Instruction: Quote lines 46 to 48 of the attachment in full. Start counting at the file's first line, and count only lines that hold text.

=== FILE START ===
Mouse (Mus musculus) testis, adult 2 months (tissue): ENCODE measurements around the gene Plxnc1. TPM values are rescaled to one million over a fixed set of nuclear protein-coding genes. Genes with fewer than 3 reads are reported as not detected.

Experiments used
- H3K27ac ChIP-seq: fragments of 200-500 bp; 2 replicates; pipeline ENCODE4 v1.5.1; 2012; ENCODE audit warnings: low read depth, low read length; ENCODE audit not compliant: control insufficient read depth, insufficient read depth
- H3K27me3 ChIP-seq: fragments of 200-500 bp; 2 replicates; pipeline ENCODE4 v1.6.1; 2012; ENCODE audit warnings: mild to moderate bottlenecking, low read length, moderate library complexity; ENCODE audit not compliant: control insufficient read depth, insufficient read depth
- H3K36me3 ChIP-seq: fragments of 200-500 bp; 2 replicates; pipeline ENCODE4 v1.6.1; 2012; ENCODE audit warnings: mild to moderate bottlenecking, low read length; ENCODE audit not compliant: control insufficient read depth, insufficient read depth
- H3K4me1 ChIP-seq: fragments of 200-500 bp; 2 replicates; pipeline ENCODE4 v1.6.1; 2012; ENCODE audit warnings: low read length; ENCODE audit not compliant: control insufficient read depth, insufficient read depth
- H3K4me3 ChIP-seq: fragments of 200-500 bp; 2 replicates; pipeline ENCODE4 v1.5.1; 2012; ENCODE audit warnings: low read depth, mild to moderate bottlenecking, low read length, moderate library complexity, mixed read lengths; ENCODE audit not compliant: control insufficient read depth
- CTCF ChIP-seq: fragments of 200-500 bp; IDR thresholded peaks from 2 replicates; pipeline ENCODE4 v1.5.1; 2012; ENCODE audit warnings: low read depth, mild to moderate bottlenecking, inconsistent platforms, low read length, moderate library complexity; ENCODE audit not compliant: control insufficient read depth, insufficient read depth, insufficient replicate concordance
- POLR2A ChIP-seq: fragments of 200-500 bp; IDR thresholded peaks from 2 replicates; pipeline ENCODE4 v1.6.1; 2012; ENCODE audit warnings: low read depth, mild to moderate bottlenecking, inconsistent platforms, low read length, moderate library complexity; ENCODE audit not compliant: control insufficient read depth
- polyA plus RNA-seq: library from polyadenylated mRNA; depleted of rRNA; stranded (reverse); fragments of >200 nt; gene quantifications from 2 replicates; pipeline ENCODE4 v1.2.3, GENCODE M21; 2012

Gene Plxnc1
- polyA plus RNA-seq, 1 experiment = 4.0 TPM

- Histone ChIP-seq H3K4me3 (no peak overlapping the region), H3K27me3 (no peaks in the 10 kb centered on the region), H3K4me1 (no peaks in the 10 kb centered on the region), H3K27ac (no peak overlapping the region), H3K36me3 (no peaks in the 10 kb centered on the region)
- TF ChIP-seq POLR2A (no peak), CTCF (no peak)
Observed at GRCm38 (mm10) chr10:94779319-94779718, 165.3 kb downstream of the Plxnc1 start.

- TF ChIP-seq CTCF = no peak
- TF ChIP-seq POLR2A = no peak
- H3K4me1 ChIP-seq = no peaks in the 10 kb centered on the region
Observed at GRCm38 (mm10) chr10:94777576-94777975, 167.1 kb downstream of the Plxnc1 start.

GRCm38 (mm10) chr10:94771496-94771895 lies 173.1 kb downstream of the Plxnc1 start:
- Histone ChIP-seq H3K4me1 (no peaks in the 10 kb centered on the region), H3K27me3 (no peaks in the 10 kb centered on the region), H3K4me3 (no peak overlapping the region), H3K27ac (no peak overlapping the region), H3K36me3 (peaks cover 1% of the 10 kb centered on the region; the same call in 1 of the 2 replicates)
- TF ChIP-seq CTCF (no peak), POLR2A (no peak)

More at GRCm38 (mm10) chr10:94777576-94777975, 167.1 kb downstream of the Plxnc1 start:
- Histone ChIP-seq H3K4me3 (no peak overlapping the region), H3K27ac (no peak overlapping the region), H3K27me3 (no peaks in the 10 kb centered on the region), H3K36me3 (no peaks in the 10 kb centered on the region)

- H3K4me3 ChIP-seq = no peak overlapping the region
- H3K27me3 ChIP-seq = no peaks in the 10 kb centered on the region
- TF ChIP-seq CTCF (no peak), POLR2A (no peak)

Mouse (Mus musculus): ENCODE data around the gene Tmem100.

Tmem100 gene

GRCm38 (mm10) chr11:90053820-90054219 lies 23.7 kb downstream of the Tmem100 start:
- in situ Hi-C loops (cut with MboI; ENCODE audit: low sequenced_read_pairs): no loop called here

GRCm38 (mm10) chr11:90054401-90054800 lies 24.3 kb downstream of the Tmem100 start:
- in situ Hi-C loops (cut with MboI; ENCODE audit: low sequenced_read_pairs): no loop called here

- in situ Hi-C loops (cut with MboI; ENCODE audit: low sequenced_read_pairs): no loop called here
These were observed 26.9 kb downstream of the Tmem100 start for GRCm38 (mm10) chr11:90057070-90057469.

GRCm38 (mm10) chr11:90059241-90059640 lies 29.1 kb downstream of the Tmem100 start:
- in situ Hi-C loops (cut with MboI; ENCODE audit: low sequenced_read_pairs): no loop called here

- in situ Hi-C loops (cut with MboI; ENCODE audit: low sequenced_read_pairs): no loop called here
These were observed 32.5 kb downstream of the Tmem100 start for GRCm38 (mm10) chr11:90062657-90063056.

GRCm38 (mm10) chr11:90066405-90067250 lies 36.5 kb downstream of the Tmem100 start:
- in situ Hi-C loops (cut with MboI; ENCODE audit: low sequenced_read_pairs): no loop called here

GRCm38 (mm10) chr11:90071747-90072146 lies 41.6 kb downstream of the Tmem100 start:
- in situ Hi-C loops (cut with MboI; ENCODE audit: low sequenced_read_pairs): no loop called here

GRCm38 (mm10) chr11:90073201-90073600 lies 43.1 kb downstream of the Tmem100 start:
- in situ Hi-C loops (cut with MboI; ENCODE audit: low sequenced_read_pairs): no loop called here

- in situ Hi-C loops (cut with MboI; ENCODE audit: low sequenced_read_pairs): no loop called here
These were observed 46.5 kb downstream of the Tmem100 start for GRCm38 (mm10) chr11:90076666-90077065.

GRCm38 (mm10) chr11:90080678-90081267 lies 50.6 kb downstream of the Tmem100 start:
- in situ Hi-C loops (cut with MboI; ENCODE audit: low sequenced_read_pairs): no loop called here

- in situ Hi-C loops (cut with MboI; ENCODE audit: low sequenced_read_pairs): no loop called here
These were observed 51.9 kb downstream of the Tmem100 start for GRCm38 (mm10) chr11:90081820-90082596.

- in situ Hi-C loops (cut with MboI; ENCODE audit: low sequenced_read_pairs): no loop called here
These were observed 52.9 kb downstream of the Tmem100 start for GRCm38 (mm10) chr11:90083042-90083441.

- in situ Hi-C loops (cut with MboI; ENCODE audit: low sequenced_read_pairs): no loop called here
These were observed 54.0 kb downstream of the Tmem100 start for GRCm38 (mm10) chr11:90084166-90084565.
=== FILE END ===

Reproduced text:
- in situ Hi-C loops (cut with MboI; ENCODE audit: low sequenced_read_pairs): no loop called here
These were observed 46.5 kb downstream of the Tmem100 start for GRCm38 (mm10) chr11:90076666-90077065.

GRCm38 (mm10) chr11:90080678-90081267 lies 50.6 kb downstream of the Tmem100 start: